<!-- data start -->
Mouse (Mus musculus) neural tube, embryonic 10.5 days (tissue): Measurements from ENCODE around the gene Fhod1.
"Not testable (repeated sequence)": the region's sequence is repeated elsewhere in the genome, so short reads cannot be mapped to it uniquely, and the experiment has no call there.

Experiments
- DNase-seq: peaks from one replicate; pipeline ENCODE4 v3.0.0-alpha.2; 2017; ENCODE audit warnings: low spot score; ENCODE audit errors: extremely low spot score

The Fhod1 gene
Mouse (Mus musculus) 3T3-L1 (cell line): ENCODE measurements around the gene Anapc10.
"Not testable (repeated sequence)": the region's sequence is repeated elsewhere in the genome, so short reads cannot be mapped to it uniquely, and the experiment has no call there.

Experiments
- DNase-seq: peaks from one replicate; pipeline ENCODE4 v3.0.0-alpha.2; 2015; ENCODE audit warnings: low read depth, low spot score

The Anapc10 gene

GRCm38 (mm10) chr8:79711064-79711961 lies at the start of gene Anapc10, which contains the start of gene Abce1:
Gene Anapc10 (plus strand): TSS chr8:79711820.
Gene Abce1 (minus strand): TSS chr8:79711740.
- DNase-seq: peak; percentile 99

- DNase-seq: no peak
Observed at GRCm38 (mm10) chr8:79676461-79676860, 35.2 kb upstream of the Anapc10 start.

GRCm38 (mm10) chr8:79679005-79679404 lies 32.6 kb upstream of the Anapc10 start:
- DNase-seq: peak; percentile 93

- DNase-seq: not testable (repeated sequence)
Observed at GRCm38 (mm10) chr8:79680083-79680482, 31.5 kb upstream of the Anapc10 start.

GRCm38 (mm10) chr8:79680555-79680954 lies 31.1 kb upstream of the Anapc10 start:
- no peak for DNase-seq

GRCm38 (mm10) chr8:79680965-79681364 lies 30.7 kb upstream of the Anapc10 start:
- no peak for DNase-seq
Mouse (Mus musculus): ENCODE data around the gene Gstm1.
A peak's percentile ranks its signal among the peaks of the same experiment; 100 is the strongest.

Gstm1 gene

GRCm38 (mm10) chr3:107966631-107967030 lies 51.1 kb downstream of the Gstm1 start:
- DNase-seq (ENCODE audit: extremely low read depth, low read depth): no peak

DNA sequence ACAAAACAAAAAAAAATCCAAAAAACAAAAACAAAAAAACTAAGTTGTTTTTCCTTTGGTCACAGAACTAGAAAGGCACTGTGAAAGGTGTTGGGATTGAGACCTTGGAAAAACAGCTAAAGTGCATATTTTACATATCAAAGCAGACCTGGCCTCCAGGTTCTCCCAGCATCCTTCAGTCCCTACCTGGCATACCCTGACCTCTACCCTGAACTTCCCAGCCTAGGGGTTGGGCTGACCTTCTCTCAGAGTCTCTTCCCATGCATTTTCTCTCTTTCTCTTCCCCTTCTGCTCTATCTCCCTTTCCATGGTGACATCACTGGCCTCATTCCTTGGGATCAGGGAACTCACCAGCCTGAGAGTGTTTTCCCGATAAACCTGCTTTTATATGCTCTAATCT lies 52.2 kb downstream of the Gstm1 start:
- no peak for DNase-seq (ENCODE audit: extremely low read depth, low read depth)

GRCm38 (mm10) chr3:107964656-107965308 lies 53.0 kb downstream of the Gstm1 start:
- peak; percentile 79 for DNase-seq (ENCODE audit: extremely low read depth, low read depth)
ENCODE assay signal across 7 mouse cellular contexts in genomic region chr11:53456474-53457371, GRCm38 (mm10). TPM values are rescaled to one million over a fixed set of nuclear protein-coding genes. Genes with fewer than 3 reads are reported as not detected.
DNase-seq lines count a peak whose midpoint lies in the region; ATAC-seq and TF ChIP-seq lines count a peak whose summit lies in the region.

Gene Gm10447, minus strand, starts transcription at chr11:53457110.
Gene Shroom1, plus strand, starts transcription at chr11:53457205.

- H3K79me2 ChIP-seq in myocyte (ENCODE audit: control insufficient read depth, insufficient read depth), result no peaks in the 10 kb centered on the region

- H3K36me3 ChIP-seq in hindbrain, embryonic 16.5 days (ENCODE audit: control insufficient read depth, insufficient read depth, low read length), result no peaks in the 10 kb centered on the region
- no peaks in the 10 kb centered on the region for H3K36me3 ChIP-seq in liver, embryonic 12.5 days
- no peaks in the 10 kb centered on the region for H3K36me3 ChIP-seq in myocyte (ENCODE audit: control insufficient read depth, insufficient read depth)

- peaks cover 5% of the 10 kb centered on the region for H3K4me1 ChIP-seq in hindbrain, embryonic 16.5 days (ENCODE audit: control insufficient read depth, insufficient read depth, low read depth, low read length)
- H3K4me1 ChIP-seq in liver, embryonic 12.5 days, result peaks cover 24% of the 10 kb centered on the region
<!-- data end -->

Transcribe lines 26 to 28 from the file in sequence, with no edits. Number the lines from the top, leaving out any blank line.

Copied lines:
A peak's percentile ranks its signal among the peaks of the same experiment; 100 is the strongest.

Gstm1 gene

GRCm38 (mm10) chr3:107966631-107967030 lies 51.1 kb downstream of the Gstm1 start: